HistoricBridges.org Menu: HistoricBridges.org Menu:


We Recommend These Resources:
Bach Steel - Experts at historic truss bridge restoration.

HistoricBridges.org: Bridge Browser

Monastery Drive Bridge

Monastery Drive Bridge

Primary Photographer(s): Nathan Holth and Rick McOmber

Bridge Documented: August 1, 2007

View Photos
and Videos
View Maps
and Links

Key Facts

Facility Carried / Feature Intersected
Monastery Drive Over Railroad (Norfolk Southern)
Location
Rural: Westmoreland County, Pennsylvania: United States
Structure Type
Metal Pin-Connected Double-Intersection Warren Deck Truss, Fixed and Approach Spans: Metal Deck Girder, Fixed
Construction Date and Builder / Engineer
1890 By Builder/Contractor: Unknown

Technical Facts

Rehabilitation Date
Not Available or Not Applicable
Main Span Length
157 Feet (48 Meters)
Structure Length
228 Feet (69 Meters)
Roadway Width
18.4 Feet (5.61 Meters)
Spans
1 Main Span(s) and 2 Approach Span(s)
NBI Number
647217089800070

Historic Significance Rating (HSR)

Bridge Documentation

This bridge no longer exists!

View Archived National Bridge Inventory Report - Has Additional Details and Evaluation

View Historic American Engineering Record (HAER) Documentation For This Bridge

HAER Data Pages, PDF

This historic bridge was demolished and replaced in 2010!

One of the most unusual bridges in this region that is rich with historic bridges, this structure is an extremely rare example of a pin-connected double-intersection Warren. The double Warren is uncommon enough, but many examples of this type feature riveted connections and date to the early 20th Century. Thus, this c. 1890 structure is an extremely early and rare pin-connected example of the type. It also retains excellent historic integrity with little alteration detected.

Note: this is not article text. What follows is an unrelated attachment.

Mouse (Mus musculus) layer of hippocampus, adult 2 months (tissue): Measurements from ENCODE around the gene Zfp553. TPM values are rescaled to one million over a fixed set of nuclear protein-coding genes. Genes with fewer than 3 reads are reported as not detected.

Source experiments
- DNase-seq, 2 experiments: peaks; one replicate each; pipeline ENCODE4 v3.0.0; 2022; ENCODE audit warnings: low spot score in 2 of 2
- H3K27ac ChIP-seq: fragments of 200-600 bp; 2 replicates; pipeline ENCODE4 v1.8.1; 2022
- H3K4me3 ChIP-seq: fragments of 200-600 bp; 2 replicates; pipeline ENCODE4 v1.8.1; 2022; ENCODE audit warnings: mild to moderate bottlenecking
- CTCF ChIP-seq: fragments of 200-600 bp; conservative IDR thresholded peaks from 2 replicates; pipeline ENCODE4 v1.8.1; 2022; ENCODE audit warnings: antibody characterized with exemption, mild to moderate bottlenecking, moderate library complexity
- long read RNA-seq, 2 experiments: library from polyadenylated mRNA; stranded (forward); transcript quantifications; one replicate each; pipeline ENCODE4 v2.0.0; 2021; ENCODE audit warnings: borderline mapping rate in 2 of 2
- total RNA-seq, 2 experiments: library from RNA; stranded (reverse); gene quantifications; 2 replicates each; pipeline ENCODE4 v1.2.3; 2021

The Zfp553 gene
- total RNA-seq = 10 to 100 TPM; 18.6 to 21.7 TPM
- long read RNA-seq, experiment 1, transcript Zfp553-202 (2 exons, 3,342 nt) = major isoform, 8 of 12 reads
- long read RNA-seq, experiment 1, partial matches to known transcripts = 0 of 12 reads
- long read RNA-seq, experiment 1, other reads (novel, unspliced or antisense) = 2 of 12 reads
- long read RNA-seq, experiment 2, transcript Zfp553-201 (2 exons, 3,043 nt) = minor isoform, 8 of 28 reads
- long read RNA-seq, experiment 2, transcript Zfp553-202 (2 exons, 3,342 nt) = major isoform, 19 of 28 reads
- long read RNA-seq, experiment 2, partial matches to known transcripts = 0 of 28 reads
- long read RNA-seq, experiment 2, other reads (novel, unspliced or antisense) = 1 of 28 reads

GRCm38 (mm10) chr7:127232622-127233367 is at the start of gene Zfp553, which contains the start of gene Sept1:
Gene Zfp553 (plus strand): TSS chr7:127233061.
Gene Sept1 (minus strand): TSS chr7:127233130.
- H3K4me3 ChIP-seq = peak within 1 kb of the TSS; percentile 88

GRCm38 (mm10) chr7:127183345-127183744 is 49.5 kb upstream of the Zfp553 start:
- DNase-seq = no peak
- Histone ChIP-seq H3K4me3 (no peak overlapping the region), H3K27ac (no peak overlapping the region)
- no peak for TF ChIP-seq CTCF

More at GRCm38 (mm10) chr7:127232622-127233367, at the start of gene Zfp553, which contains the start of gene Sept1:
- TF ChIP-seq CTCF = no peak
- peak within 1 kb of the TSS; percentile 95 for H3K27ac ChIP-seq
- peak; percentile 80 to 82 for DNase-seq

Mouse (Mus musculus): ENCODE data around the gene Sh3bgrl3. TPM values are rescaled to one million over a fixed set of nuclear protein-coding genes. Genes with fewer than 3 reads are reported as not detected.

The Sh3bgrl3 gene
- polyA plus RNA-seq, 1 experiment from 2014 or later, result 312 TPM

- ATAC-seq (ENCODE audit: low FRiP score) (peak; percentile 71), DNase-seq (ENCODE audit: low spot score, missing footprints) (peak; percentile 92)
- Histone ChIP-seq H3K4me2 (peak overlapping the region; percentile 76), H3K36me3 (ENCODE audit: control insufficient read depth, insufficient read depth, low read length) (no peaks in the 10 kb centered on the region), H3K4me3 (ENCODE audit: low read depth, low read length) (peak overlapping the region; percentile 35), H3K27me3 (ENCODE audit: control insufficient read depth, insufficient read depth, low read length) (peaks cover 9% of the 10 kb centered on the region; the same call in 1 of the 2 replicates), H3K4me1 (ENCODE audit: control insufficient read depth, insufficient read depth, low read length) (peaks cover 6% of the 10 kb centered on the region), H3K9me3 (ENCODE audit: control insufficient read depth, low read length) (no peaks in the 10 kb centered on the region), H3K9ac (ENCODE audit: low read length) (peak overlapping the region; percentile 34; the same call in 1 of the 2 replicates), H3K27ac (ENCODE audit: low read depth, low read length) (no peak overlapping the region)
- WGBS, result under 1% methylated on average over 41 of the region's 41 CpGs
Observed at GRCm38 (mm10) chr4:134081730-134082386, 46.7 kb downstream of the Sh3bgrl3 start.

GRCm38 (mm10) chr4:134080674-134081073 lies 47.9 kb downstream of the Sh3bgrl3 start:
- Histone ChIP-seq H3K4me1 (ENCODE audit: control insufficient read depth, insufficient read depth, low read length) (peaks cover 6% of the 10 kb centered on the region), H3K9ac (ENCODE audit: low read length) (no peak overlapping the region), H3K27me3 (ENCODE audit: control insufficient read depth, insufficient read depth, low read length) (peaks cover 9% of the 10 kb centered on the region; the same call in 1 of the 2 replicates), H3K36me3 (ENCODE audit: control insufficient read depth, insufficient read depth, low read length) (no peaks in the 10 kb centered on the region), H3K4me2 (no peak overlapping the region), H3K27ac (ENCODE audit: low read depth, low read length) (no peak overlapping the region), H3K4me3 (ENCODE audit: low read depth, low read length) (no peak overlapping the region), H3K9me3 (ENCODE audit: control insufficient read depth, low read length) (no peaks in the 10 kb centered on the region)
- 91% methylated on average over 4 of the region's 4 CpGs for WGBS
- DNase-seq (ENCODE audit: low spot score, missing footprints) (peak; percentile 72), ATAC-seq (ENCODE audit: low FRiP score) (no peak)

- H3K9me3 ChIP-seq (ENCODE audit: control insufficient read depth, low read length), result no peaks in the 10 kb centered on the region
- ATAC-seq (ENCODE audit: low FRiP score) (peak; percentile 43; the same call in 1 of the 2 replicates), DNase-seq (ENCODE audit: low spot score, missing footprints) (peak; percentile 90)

Pennsylvania has a habit of picking its rarest historic bridges and targeting them for demolition, and this bridge is no exception. After following the prescribed federal guidelines for demolishing a historic bridge, this bridge was offered to a third party for relocation and preservation. As one might expect, few private individuals or nonprofit groups have the resources to preserve a structure like this. For this reason, this process of bridge marketing is largely ineffective. Our government has been charged with the people and Congress to care for this country's heritage as outlined through various historic preservation legislation. However, there are serious flaws in the legislation. A bridge such as the Monastery Road Bridge should not face demolition because local residents and groups don't have $1,000,000 laying  around in the loose change jar. A bridge like the Monastery Road Bridge should be preserved by its government owner, perhaps with grants and assistance from higher levels.

While this bridge may not be acceptable as a vehicular bridge, it certainly could and should be restored, either here or in a new location, for non-motorized traffic.

The National Bridge Inventory gives a construction date of 1920 for this bridge, which is obviously incorrect, but it might reflect a rehabilitation date, or further might confirm the thoughts of the Historic Bridge Inventory that this bridge was originally a rail bridge, perhaps located somewhere else. 1920 might be when it became a highway bridge on Monastery Road.

Information and Findings From Pennsylvania's Historic Bridge Inventory

Discussion of Bridge